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Home arrow Market Research Findings arrow Government and Politics arrow They May Not Be Able to Vote, But Youth Grasp Value of Campaign Messages
They May Not Be Able to Vote, But Youth Grasp Value of Campaign Messages PDF Print E-mail
Written by Harris Interactive   
27 Oct 2008

October 21st 2008 – New York, NY

Affinity to candidate brands may provide marketers with an important glimpse into today’s youth

While they may not be of voting age yet, today’s youth are engaged with the 2008 Presidential election. Seven in ten (70%) 8 – 17 year olds say they are very or somewhat closely following news coverage on the upcoming presidential election and just over eight in ten (82%) of 8 – 17 year olds say they will vote when they are old enough .

These are some of the results from a Harris Interactive Youth Center of Excellence YouthQuery survey conducted online in the United States among 1,064 youth ages 8-17 between September 17 – 22, 2008.

Obama’s Change-Oriented Brand is Resonating

Barack Obama’s campaign has succeeded in relaying his message of change to youth. Two-thirds (68%) of youth who support Obama believe he will bring a great deal of positive change to the U.S. if elected. By contrast, John McCain’s campaign has been decidedly less successful in differentiating the Arizona Senator from the current Republican administration. Just under two in five (38%) youth who are McCain supporters say he will bring a great deal of positive change, revealing a yawning "enthusiasm gap" among the young supporters of each candidate.

"For today’s teens and tweens, Obama’s brand image of change clearly resonates", stated Peter Shafer, Vice President for the Youth Center of Excellence. "Along with voting age Millenials (those aged 18-31) this presidential campaign appears to have had a formative impact on engaging young people. The signs are definitely pointing to Millenials potentially voting in higher numbers than ever before. Coupled with the strong voting intention in today’s youth, this may indicate to presidential candidates in the future that they should no longer dismiss the young people as "non-voters" and instead, speak to the issues that are important to them as a generation."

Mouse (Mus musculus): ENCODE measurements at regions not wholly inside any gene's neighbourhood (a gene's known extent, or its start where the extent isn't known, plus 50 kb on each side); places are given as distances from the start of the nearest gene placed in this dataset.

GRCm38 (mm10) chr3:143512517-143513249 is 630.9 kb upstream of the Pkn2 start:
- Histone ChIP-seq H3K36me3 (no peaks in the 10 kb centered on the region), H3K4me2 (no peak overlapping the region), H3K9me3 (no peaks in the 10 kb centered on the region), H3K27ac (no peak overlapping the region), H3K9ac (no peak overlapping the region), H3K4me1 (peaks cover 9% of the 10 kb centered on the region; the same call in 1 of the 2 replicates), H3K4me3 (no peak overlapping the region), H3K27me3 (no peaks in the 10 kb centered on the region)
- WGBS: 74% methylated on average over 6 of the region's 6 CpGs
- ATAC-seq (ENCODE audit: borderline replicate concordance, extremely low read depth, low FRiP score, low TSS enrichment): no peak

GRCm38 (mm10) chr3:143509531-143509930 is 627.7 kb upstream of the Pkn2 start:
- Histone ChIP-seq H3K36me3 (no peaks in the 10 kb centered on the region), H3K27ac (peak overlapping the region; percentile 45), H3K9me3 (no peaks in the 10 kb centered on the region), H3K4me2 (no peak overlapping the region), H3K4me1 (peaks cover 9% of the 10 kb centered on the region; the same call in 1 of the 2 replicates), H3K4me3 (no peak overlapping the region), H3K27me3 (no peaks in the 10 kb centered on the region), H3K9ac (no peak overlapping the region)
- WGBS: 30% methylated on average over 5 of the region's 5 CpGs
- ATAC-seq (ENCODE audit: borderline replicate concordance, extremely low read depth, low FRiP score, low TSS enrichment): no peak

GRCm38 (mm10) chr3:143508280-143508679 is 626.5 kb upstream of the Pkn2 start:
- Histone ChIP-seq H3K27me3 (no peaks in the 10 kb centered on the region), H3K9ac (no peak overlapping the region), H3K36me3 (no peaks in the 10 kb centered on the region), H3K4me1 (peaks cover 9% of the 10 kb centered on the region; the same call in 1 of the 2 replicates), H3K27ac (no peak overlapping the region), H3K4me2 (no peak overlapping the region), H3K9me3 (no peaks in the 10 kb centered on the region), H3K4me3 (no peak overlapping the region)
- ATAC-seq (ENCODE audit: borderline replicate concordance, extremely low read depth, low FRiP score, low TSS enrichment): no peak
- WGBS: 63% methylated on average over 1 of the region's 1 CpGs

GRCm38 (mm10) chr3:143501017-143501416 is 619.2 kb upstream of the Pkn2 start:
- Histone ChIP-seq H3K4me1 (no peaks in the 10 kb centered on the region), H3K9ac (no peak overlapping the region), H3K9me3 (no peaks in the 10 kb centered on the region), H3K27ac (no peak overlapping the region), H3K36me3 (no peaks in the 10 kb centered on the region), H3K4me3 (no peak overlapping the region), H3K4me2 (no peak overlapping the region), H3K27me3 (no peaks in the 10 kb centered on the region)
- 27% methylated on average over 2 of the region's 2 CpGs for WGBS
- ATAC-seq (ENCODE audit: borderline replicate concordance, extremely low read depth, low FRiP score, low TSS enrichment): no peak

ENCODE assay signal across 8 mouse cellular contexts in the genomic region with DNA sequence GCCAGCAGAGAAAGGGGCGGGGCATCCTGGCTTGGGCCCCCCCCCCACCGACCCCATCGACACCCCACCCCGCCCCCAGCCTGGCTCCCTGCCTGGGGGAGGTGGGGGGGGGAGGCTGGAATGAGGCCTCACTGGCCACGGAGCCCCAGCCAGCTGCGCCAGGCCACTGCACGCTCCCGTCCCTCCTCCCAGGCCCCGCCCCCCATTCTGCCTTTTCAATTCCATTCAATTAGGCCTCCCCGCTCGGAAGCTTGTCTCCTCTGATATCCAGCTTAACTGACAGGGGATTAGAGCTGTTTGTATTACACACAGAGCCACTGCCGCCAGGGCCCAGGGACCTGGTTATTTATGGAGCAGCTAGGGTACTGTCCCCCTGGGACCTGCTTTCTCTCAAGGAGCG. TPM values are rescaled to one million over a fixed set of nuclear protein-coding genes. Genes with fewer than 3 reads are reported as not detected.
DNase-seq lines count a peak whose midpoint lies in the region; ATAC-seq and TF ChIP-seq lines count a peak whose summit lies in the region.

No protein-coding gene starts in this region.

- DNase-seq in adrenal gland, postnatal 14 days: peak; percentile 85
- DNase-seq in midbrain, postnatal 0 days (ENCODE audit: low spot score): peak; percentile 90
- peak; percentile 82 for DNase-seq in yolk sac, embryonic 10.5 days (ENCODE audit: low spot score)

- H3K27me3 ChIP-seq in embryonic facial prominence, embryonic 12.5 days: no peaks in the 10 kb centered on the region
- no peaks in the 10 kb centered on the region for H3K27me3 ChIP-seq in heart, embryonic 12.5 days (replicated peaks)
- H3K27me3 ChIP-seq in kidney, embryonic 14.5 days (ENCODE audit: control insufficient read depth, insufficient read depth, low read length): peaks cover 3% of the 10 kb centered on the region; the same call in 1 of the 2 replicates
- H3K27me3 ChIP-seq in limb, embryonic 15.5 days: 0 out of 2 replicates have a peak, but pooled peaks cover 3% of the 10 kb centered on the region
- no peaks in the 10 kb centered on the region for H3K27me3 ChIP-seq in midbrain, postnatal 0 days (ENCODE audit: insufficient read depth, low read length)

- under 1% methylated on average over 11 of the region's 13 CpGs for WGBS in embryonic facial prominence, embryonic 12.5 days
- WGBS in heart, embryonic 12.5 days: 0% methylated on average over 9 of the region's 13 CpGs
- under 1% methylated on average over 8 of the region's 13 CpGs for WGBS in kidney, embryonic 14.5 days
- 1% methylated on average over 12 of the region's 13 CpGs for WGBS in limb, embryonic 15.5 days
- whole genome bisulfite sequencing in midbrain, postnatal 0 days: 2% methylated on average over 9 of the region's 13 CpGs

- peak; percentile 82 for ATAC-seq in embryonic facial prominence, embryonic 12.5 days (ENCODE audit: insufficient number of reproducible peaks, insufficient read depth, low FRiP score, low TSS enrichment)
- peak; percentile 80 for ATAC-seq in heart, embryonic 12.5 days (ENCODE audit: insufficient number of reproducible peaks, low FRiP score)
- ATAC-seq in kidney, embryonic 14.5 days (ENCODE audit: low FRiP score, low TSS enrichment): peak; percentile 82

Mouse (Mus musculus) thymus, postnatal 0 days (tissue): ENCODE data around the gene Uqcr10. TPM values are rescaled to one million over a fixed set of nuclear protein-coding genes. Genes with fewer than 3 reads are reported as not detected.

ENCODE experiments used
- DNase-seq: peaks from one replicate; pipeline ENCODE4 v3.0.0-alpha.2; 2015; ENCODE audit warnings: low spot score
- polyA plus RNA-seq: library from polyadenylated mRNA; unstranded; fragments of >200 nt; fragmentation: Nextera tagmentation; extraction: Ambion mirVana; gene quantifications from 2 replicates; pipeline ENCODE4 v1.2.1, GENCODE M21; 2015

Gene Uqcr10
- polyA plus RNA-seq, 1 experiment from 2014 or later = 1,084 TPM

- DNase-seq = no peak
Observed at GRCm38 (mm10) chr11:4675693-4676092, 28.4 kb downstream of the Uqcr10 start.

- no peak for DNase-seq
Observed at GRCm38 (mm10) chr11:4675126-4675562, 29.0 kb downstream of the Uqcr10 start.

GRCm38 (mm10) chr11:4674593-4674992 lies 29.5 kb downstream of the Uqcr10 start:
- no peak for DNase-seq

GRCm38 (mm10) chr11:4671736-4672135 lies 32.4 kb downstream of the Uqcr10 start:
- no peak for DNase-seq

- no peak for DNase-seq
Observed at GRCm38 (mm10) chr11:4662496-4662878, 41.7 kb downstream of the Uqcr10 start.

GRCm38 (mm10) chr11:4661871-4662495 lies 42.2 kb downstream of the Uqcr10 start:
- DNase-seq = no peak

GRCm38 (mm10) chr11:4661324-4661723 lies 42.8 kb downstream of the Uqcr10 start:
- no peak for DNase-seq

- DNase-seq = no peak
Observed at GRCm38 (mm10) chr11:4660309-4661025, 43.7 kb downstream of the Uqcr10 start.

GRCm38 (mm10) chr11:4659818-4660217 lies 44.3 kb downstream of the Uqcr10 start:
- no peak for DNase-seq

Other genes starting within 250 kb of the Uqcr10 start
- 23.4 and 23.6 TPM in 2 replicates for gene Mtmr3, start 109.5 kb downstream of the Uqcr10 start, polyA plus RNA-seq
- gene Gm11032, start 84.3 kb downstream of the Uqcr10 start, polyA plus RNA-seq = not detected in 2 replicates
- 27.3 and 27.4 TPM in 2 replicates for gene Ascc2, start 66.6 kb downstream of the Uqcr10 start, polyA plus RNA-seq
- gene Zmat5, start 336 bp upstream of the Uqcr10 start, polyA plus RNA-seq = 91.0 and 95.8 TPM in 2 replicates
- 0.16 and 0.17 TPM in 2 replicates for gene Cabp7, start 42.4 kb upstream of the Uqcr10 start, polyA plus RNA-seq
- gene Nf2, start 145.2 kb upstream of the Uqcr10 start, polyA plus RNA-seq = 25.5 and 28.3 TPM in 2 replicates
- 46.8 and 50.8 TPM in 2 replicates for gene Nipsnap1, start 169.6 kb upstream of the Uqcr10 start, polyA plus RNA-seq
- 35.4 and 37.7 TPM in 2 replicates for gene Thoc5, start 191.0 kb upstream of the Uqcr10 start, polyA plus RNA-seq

Brand Anchored in Compelling Issues

Youth who support Barack Obama believe that America needs change and that Obama is the candidate who can address these needs. Two thirds (68%) of Obama’s youth supporters are likely to say the state of the U.S. today is only fair or poor, versus fewer than half of McCain’s youth supporters (47%).

Looking more specifically at the issues that are driving the campaign, the top three issues that Obama supporters believe need the next president’s attention once he enters office are: the economy (54%), the wars in Iraq and Afghanistan (50%), and gas or energy prices (48%). Young supporters of John McCain, however, rank gas prices ahead of all other things (60%). This is closely followed by the economy (54%) and then, much farther behind, the wars in Iraq and Afghanistan (34%). Youth who support Obama are more likely than McCain supporters to say health care and the environment are important issues (25% versus 12% and 19% versus 10%, respectively). Overall, McCain supporters find fewer issues that they say need the next president’s attention once he enters office.

Peter Shafer adds, "It is exciting to see how kids and teens are interested and connecting to the candidates in this historical presidential election.  It seems clear that the campaign messages are resonating with kids at both a rational and emotional level, which are the keys to developing a loyal following.  The candidates are taking a page out of the corporate marketing handbook and using persuasive marketing tactics and messages to even win over kids today."


Last Updated ( 04 Jan 2009 )
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